The Hubble team knows that, and has scientists like Zolt Levay working in the gap between the purely factual and the meaningfully human. Levay uses his computers to translate that raw pulp of information that the telescope feeds to him into images that will register not just visually but cognitively, and perhaps even emotionally. His team will make composites of different informational images, adding at their discretion various amounts and shades of color not only to describe objective criteria like changes in energy over the area of a quasar, but also to give the image a deeper resonance. It’s easy to dismiss that human intervention in an otherwise mechanical affair as prettifying the information, or even outright propaganda. Levay himself doesn’t deny that conundrum: “Many of the images are a representation of reality rather than absolute reality, but then any photographic reproduction can only be a representation of reality, no? Some are closer to our way of seeing than others.” But reservations of that sort really miss the larger point. Mechanical methods have always offered the best insight to human knowledge not through the perfectability of their information, but through their rendering of the fractured nature of that data as something that is both compelling and inherently unknowable.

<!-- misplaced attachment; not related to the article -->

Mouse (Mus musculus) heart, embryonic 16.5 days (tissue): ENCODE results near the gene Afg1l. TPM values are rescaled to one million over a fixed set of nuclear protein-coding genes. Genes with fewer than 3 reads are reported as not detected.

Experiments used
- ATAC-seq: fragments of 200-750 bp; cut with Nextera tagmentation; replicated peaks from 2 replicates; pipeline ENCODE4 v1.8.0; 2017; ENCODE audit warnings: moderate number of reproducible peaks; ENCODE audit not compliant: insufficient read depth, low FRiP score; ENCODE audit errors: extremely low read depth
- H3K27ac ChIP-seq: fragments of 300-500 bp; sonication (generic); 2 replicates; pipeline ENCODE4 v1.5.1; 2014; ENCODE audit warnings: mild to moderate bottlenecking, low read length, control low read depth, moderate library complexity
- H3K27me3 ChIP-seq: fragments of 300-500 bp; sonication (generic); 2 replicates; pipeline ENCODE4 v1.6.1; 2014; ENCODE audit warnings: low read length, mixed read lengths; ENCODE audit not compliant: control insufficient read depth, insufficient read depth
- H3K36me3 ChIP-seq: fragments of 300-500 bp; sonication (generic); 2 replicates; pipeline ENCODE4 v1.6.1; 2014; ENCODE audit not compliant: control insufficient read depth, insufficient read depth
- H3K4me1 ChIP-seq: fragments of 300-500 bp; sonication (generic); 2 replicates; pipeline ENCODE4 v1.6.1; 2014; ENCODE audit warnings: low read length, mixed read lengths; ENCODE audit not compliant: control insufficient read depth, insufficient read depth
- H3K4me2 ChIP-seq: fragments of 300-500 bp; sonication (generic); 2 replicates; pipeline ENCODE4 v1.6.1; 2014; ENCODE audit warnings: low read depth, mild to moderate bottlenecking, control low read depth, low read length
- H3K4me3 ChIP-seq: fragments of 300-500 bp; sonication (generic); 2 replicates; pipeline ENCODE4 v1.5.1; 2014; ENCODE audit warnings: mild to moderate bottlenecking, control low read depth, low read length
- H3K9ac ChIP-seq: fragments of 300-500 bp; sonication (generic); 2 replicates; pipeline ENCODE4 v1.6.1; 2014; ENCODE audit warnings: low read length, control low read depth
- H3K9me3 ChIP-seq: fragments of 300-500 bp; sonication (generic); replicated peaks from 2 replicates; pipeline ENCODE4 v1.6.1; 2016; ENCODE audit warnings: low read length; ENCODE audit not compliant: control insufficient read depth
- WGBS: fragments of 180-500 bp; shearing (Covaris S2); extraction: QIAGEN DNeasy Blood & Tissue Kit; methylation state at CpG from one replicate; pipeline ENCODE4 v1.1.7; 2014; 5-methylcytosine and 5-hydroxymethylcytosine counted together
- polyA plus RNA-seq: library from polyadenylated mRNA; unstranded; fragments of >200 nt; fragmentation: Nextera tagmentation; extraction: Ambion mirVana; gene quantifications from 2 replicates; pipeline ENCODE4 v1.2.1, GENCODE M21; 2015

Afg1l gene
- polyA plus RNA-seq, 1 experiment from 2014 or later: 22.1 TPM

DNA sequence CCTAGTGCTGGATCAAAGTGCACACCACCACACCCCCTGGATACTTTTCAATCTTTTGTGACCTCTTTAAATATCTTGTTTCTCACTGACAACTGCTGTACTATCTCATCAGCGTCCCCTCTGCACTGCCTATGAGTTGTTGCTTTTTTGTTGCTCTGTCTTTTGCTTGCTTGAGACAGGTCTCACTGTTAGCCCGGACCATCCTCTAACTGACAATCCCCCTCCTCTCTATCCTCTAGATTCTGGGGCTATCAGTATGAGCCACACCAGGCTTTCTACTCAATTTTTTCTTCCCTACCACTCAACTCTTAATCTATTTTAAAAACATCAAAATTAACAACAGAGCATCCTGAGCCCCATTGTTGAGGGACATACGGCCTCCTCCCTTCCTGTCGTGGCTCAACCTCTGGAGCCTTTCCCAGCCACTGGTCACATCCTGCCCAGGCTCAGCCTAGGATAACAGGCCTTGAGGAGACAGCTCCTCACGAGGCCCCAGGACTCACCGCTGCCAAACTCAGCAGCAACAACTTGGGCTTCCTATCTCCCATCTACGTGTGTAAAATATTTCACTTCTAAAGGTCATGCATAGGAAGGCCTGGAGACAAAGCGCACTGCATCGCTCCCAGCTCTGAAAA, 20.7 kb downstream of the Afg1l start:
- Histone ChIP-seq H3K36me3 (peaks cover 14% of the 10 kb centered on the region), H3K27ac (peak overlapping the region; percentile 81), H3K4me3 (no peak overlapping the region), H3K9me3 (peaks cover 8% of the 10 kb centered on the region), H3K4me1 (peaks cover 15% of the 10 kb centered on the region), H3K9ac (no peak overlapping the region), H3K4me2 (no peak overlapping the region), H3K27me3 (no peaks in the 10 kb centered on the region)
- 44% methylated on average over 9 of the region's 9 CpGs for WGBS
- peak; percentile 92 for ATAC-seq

It’s in this way that the Hubble team reveals its most profound connection with the likes of Vermeer: not only in the scope of its ambition to create a distinct visual language, but in its much deeper understanding of what those creations mean in terms of the human experience. The search itself is what is so completely human; it certifies our lives, and so returns us from the infinite back to ourselves.
© Copyright Gil Blank